Feather sampling is minimally invasive, and analysis offers researchers valuable insight into the birds’ mercury exposure at the time the feather was formed. “Since feathers are not biologically active, the mercury incorporated into feathers is stable for years—even decades or longer,” explains Kopec. Their structural composition lends them to mercury accumulation, as Kopec explains: “Mercury partitions to proteins, especially to amino acids containing di-sulfide bonds, including cysteine. Keratin, which is a primary structural component of feathers, has a high cysteine content. The mercury in feathers reflects the concentration in circulating blood at the time of feather formation.”

This is an important point to consider when sampling. “In using feathers to document mercury exposures, it is critical to identify where the bird was living at the time of feather formation, and in the months immediately preceding feather growth. A feather sampled during the summer breeding season may have been grown on the bird’s wintering grounds thousands of miles away, and so reflect mercury exposures on the wintering grounds, not the summer breeding grounds where it was sampled,” says Kopec.


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In order to ensure accurate interpretation of their results, Kopec and her team examined the birds’ molt cycle and migration timing. Nelson’s sparrows, one of the species sampled in the study, typically winter along the eastern United States, stretching from North Carolina to Florida, and arrive at the breeding grounds in Maine near the end of May and into early June. Their complete pre-basic molt then begins in early August, and during this time the P1 feather is replaced. Based on this molt pattern, the new primary feathers grown in late summer reflect the birds’ mercury exposure on their breeding grounds.

Kopec and colleagues used a modified version of EPA method 1631e, relying on cold vapor atomic fluorescence spectroscopy to determine total mercury in the samples. Feather samples were first washed in dilute soap with a low mercury concentration, rinsed, dried, and held at room temperature prior to analysis.

Taken together, results from blood and P1 feather analysis revealed that despite the HoltraChem plant closure in 2000, marsh birds in the surrounding area were still being exposed to residual mercury contamination in the environment.

The mid-summer mercury concentrations in the blood of adult birds were six to 10 times higher compared to birds sampled outside of the Penobscot watershed. Blood mercury has significant implications for reproductive function, as it may be transferred to developing eggs, and across all five species studied, the concentration exceeded the lower toxicity threshold.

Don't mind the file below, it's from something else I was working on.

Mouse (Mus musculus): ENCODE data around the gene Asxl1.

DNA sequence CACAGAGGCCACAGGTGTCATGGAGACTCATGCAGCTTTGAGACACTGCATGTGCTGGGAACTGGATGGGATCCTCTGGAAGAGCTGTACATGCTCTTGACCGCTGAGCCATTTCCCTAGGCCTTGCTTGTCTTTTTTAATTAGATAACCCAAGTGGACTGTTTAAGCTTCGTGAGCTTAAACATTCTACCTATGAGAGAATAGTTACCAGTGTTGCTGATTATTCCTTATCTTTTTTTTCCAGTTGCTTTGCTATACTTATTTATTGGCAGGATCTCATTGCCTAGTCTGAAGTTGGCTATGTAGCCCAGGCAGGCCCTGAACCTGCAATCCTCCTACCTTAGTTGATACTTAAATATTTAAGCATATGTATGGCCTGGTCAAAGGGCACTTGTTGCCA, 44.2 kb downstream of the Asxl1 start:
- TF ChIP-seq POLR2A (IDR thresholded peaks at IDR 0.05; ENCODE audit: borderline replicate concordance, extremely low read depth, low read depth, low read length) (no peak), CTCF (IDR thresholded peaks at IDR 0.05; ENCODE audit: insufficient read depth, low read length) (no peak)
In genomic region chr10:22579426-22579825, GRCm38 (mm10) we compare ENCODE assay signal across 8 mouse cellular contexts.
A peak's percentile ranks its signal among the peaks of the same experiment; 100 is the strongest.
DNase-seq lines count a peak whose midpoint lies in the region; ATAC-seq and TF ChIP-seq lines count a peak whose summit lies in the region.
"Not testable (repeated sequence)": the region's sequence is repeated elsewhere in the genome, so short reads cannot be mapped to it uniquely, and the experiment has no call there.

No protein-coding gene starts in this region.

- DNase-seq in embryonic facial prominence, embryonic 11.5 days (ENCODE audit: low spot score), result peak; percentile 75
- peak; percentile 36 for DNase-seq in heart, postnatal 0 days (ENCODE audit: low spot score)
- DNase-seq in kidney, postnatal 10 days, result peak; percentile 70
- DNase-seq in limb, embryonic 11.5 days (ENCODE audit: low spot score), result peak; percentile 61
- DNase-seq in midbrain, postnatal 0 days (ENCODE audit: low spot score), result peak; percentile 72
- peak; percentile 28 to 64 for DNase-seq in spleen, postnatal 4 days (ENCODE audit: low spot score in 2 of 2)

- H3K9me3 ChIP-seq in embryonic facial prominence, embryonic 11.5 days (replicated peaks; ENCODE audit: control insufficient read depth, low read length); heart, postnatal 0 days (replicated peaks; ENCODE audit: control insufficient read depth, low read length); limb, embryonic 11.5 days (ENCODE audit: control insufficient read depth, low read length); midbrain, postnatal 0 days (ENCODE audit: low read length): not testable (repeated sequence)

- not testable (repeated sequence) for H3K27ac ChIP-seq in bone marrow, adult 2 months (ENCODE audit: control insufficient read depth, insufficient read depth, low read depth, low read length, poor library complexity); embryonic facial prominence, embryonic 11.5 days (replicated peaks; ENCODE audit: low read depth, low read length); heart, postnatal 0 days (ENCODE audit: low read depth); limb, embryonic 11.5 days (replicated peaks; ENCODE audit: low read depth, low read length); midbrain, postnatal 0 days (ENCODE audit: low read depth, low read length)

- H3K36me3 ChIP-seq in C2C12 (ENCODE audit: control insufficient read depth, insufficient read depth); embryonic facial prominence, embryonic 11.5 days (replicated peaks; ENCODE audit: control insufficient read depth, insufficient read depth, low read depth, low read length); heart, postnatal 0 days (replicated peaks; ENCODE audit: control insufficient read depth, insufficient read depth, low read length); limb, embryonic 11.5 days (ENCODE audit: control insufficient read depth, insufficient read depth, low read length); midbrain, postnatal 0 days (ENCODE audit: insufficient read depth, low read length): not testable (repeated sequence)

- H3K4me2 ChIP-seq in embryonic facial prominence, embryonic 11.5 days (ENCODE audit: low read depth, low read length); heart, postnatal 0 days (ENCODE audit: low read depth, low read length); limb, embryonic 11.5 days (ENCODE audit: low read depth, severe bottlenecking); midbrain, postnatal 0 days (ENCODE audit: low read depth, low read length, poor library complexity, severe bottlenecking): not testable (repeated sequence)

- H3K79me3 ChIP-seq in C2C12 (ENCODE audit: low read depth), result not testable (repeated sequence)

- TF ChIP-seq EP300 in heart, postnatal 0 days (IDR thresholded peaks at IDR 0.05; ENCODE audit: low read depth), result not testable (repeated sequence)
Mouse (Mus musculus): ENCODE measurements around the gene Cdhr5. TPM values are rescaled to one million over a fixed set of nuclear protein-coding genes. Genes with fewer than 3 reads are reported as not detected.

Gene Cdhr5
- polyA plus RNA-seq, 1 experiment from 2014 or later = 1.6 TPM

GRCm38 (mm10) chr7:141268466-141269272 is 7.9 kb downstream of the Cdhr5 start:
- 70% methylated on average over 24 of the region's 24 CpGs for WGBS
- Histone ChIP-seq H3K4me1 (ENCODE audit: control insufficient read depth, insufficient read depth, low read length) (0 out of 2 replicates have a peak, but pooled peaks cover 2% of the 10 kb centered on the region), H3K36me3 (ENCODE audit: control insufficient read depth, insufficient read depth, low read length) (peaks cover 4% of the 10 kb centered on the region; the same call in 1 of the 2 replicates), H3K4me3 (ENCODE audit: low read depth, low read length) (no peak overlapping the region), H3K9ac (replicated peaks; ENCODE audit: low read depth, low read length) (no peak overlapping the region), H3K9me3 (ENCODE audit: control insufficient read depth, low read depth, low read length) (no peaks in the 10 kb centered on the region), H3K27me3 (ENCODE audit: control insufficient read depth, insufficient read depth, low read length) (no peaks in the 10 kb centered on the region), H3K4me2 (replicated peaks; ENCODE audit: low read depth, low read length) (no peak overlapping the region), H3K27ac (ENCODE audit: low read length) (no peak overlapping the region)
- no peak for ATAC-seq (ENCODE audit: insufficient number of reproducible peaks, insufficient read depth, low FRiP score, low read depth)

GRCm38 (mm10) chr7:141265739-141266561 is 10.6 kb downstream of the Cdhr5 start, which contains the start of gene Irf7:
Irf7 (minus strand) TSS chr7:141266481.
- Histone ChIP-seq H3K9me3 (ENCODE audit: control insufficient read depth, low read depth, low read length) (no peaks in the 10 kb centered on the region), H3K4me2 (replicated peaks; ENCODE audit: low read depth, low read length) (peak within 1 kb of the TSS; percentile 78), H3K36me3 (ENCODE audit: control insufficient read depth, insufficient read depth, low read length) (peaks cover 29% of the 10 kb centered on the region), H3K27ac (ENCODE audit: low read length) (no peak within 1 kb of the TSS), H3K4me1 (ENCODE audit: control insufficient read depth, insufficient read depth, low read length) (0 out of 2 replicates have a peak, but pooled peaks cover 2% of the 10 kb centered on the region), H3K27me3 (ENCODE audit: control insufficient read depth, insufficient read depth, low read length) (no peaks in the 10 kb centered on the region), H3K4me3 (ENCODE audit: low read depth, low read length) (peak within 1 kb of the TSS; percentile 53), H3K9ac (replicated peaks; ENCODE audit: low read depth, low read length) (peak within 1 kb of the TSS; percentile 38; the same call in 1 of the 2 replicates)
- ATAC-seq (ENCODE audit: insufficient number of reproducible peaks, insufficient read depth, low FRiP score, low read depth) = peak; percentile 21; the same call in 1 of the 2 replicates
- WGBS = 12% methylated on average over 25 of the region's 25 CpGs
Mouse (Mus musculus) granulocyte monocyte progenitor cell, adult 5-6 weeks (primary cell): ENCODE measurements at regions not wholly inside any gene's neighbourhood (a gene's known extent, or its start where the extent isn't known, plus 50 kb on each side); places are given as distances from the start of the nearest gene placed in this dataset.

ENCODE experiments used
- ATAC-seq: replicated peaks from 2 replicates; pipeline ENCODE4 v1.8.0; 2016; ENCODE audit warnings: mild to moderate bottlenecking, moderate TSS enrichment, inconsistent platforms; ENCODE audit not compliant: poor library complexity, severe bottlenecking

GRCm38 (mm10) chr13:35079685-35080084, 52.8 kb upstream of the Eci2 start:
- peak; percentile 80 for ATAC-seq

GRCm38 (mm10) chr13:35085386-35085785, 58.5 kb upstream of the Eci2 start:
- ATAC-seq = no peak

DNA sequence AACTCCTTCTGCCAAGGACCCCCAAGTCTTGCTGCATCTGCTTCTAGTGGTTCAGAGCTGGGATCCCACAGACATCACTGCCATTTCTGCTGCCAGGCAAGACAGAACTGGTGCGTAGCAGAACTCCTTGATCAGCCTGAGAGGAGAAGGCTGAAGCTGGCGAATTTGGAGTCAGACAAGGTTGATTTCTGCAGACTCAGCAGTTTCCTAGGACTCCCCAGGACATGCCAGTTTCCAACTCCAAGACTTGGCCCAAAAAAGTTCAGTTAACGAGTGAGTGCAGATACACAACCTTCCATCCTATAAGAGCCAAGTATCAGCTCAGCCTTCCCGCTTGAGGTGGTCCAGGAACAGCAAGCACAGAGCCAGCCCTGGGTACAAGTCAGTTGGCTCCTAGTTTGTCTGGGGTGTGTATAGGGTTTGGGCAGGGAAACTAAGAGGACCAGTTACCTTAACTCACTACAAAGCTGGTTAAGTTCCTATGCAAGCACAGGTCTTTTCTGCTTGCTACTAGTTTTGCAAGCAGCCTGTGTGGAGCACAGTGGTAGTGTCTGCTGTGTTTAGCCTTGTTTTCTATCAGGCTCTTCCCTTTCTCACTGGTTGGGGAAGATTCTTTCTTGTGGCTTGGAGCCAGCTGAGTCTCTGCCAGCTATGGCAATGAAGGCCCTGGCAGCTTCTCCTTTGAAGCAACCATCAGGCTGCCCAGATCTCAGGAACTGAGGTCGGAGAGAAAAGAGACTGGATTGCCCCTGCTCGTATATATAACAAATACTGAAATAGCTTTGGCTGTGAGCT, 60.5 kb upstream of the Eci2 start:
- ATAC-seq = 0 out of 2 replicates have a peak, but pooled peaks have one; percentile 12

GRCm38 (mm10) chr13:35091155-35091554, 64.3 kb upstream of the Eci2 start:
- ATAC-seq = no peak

Results also revealed a strong correlation between the mercury content of P1 feathers, and the exposure location at the time of feather formation. The P1 feathers of Nelson’s sparrows, which are indicative of mercury exposure during time spent in the breeding grounds along the Penobscot, were the highest of all species sampled. These findings highlight an important interplay between blood and feather mercury content in birds, and have implications for future study design. Others have used feathers to determine the concentration of various different heavy metals and contaminants, relying on different techniques including inductively coupled plasma mass spectrometry.

Looking Toward a Brighter Future

In our modern, industrial world, it is perhaps unsurprising to read that remnants of past industrial activity in the Penobscot River were still observed in bird species years later. However, studies such as the one carried out by Kopec and her colleagues help to identify the scope of the problem and can support decision-making and cleanup efforts.

In the case of the Penobscot, the Maine Department of Environmental Protection is working on cleaning up the plant site. As for the river and marshes, the Natural Resources Defense Council and Maine People’s Alliance filed suit in 2000, and subsequent court orders required both mercury and engineering studies. Several remediation options have been recommended and are currently being debated.

Environmental analysis techniques, such as cold vapor atomic fluorescence spectroscopy, can be used to monitor environmental contamination. Combined with some help from our feathered friends, these techniques enable scientists to determine the source of contamination, and monitor its progression. In this way, Kopec hopes “we can begin to document the externalities of industrial processes to take steps to ensure that future operations do not damage our environment.”